A 250-pound piece of steel beam recovered from debris after the 9/11 terrorist attack passed through Dieppe, N.B., on Thursday, on its way to Gander, N.L.

It's a bit rusty and bent out of shape, but the beam was once a part of the World Trade Centre's south tower.

Dozens of motorcyclists, most of them veterans, waited to watch it cross the border.

"To see a piece of New York City coming up here to Gander years later, to me, it's just a sign that we're all united," said veteran Trapper Cane.

Gander fed and housed nearly 7,000 passengers after 9/11 when the planes they were on diverted to the Gander International Airport.

Residents threw open their doors to help those stranded and in distress after the attack.

"It's typical of Newfoundlanders to stand tall like they did to help others. Incredible people," said Cane.

John Ponty is travelling with the beam from New York to Gander – almost 1,500 kilometres. It was donated by the Stephen Siller Tunnel to Towers Foundation, named after a New York firefighter killed while helping to rescue people from the towers.

"I think it's important to thank the people that do good things,” said Ponty. “Today, everyone talks about the bad things. What Gander did, what that community did, it's just unbelievable. They earned that piece of steel."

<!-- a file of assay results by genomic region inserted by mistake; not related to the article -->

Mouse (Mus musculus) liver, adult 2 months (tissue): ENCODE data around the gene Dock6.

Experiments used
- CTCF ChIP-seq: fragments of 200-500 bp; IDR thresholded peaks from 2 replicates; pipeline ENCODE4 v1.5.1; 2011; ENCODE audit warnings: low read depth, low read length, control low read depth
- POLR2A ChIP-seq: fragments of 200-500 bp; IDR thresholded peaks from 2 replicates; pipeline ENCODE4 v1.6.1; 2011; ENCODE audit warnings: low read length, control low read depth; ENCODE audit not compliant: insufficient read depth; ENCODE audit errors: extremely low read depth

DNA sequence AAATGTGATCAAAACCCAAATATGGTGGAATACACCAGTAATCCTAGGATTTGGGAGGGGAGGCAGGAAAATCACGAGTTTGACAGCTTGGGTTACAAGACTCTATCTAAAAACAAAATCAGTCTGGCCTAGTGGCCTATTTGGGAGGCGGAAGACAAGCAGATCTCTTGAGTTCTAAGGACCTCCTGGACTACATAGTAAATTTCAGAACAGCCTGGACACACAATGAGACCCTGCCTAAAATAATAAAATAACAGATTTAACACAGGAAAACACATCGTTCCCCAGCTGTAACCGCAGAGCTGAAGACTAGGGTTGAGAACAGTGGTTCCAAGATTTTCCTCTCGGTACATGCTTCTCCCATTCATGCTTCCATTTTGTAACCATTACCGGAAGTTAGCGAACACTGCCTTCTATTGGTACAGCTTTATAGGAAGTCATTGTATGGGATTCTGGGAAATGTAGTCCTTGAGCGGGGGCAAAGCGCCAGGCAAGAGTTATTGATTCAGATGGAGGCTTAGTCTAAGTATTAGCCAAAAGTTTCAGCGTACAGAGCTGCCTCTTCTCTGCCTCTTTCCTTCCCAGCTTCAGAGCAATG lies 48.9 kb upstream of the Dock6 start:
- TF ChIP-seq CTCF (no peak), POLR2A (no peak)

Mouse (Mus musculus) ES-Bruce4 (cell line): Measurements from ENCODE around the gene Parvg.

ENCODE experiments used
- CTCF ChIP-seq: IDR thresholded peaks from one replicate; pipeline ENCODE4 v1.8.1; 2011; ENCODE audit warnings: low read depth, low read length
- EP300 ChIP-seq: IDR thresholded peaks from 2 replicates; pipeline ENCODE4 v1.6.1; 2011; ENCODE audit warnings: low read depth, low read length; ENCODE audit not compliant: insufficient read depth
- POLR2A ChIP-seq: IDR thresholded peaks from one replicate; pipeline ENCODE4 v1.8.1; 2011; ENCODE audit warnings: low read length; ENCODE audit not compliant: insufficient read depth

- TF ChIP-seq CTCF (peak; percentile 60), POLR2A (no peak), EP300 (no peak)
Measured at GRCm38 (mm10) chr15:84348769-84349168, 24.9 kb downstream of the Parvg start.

Ponty says to see veterans wanting to accompany it through the Maritimes means a lot.

"I'm a biker myself and I'm a veteran myself, and to see all these brothers and sisters out here supporting, it's just a great thing. Very, very patriotic people."

And as Sunday approaches, Canadians and Americans are stopping to think about that day 15 years ago.

"As a soldier who's been in harm’s way before, to imagine that there were tens of thousands of people trapped in those buildings, like everyone else around the world, it just stops your heart," said Cane.

The convoy will spend the night in Dieppe, then carry on to Cape Breton, reaching Gander by Sept. 11.

With files from CTV Atlantic’s Laura Brown.